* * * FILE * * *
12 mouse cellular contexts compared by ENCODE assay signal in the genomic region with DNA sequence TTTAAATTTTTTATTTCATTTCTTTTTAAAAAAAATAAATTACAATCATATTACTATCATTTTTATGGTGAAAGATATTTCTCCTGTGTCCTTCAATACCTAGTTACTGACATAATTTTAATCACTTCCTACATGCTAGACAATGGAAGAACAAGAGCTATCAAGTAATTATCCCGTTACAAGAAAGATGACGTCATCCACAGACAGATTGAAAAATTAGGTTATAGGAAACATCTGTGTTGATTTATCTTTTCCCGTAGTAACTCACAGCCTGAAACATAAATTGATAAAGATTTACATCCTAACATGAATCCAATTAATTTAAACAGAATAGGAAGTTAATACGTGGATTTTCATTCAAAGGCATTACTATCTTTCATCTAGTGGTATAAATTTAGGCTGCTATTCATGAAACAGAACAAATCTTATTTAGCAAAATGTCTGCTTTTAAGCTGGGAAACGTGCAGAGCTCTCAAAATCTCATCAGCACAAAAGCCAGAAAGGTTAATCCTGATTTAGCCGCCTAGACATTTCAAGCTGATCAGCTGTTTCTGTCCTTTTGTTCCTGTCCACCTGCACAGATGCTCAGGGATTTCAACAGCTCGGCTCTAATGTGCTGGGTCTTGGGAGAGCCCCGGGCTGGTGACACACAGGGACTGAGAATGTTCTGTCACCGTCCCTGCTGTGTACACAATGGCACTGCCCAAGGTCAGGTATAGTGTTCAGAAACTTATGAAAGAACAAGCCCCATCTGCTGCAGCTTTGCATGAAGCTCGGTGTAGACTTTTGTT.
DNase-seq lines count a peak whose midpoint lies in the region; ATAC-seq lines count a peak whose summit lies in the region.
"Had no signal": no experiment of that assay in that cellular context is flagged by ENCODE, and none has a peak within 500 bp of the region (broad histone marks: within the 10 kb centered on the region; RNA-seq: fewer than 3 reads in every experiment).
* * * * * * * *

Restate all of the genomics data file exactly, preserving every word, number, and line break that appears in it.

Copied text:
12 mouse cellular contexts compared by ENCODE assay signal in the genomic region with DNA sequence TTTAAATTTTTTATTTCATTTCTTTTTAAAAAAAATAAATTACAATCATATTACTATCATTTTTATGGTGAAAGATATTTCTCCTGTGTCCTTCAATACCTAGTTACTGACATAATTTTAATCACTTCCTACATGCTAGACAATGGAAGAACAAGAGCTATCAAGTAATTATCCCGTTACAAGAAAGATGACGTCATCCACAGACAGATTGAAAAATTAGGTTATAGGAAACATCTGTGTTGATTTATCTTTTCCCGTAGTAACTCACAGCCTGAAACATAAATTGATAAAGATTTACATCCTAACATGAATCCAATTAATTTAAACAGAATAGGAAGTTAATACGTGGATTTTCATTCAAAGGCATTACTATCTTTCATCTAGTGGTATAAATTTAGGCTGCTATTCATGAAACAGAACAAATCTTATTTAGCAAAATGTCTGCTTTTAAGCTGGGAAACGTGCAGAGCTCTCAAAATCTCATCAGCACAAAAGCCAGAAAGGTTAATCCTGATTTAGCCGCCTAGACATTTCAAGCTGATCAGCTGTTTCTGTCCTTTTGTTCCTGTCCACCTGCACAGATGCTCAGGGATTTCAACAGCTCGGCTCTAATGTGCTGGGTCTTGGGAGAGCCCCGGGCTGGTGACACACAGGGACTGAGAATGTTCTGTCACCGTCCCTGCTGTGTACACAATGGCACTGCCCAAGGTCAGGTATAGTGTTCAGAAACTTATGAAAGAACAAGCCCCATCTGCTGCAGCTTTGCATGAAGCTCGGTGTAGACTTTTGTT.
DNase-seq lines count a peak whose midpoint lies in the region; ATAC-seq lines count a peak whose summit lies in the region.
"Had no signal": no experiment of that assay in that cellular context is flagged by ENCODE, and none has a peak within 500 bp of the region (broad histone marks: within the 10 kb centered on the region; RNA-seq: fewer than 3 reads in every experiment).